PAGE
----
Powerhouse Books has published several books of hers, some of which I will be buying shortly.

From the New York Times obituary.

Changes in neighborhood life also affected her work. “I go where there’s a lot of activity,” she said. “Children used to be outside. Now the streets are empty. People are indoors looking at television or something.”

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Helen Levitt, Los Angeles Times, 1963

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Helen Levitt, New York City, c 1939

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Helen Levitt, New York City, c 1940

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Helen Levitt, New York City, 1942

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Helen Levitt, New York City, 1940

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Helen Levitt, New York City, 1939

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Helen Levitt, New York City, c 1940

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Helen Levitt, New York c. 1945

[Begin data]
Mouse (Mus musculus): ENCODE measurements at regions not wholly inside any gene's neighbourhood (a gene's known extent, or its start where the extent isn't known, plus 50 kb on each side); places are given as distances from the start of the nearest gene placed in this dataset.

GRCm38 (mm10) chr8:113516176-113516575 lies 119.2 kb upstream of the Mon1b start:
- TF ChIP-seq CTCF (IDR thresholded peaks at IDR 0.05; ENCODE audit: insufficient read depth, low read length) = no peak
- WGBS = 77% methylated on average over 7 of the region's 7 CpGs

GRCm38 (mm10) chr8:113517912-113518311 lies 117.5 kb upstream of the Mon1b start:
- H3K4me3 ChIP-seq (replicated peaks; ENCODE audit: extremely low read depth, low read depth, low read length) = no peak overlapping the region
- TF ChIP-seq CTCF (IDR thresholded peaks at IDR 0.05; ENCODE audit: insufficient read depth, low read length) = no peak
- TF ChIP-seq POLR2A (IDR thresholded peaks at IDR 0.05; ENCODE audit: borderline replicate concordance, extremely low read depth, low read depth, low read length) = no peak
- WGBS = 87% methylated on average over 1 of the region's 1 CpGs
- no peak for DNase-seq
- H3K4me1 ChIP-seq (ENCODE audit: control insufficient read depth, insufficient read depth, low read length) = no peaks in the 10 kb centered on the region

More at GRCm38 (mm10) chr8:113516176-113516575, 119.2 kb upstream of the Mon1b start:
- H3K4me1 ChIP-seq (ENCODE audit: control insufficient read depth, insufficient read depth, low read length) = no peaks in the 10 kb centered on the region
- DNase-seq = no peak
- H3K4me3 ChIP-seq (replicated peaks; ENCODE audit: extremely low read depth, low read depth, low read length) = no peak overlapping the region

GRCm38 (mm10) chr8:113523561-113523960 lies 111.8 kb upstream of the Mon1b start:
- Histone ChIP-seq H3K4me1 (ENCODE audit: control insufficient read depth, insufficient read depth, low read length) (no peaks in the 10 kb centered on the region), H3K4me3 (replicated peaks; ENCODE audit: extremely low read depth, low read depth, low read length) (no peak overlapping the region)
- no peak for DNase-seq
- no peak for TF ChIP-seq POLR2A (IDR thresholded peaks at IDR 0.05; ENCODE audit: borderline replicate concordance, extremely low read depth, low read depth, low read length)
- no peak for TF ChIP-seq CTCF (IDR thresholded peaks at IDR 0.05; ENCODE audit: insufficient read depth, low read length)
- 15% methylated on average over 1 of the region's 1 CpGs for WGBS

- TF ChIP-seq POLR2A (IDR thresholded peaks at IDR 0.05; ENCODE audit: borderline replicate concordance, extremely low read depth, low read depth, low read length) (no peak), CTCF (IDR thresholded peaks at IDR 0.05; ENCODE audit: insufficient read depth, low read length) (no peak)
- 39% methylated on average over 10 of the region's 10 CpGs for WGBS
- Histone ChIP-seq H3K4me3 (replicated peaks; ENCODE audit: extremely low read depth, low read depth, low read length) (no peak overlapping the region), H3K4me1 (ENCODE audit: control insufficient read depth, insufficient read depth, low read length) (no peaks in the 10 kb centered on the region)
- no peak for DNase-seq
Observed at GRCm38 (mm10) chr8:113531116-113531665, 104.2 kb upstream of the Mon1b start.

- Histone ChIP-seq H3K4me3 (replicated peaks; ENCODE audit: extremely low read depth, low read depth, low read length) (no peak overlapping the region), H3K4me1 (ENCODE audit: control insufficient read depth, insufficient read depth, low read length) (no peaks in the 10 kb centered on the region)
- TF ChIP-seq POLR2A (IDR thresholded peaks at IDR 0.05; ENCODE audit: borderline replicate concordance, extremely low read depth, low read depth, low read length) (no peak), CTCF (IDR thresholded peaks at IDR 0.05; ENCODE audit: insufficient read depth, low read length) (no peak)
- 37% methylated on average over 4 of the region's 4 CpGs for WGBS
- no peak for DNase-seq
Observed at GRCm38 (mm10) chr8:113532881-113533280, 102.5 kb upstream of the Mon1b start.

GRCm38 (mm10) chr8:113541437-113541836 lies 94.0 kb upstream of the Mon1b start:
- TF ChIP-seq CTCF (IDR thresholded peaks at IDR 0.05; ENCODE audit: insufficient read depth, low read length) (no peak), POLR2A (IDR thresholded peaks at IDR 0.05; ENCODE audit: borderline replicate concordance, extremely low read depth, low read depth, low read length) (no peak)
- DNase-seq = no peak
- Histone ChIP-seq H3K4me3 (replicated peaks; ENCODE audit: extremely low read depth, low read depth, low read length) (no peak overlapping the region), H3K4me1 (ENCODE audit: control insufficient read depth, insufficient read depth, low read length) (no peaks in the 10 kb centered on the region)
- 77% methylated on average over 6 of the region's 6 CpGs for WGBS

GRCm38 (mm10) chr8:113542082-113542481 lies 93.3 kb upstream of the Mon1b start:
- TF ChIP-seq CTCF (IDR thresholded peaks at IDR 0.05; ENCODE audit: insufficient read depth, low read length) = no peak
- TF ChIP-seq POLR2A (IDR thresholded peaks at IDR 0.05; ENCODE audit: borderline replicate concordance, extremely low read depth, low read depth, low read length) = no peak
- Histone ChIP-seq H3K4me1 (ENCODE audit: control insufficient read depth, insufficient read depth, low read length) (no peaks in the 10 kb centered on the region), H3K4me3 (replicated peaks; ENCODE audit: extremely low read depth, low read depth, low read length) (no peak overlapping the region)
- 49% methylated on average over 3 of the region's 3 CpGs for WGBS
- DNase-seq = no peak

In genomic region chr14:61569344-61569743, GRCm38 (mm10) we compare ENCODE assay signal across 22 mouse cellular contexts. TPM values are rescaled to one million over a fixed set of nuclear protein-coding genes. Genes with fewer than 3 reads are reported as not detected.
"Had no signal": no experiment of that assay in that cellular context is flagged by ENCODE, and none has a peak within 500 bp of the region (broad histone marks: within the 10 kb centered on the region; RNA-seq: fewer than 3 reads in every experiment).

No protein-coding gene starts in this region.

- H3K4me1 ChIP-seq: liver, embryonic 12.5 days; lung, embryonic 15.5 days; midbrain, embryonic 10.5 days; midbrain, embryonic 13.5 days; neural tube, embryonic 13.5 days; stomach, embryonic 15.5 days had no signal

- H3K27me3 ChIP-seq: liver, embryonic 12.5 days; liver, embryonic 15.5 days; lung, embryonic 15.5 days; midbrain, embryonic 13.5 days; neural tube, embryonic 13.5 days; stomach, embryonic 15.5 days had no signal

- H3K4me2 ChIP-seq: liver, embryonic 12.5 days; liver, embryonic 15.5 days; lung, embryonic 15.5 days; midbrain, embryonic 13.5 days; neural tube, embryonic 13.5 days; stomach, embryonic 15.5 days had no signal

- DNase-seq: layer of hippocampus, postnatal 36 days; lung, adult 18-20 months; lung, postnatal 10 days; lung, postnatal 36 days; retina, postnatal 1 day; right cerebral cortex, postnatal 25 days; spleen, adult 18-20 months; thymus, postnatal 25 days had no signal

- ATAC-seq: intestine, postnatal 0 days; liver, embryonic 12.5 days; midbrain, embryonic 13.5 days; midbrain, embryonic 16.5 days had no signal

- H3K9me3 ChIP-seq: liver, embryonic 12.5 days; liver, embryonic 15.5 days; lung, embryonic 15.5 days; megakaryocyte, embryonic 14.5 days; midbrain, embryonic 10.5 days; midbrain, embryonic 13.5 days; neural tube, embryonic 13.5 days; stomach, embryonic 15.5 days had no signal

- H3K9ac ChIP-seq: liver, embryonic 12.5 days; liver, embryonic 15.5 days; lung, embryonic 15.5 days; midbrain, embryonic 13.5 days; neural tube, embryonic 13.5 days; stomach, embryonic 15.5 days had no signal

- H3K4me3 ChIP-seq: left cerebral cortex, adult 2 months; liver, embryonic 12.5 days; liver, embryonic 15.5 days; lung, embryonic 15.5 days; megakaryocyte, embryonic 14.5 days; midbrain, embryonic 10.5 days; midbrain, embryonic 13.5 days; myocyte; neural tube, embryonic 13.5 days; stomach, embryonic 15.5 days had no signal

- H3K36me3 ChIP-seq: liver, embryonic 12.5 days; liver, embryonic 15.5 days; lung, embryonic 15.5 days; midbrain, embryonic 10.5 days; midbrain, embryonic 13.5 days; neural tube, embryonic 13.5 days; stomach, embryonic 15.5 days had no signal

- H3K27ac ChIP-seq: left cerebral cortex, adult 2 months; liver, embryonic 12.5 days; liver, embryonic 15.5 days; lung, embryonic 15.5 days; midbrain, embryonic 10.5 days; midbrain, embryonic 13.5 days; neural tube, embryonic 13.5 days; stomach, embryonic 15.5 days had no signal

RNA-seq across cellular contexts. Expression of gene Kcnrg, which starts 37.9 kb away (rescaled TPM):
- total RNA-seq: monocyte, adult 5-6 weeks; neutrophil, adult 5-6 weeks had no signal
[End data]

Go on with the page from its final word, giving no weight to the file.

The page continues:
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Helen Levitt, New York c. 1942

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Helen Levitt, Street Drawing, New York, 1940

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Helen Levitt, New York c. 1942

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Helen Levitt, New York City, c 1940

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Helen Levitt, New York c. 1942

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Helen Levitt, New York c. 1945

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Helen Levitt, New York c. 1942

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Helen Levitt, New York c. 1940


Henri Cartier-Bresson | Martine’s Legs, 1968

Henri Cartier-Bresson rarely shot women in an intimate, sensual manner. His famous image of Marilyn Monroe on the set of The Misfits is more of a comment on celebrity than anything remotely erotic.

The photo of his wife Martine Franck, however, is a delicate image, charged with the latent promise of those intertwined legs.

martine's legs

martine's legs, henri cartier-bresson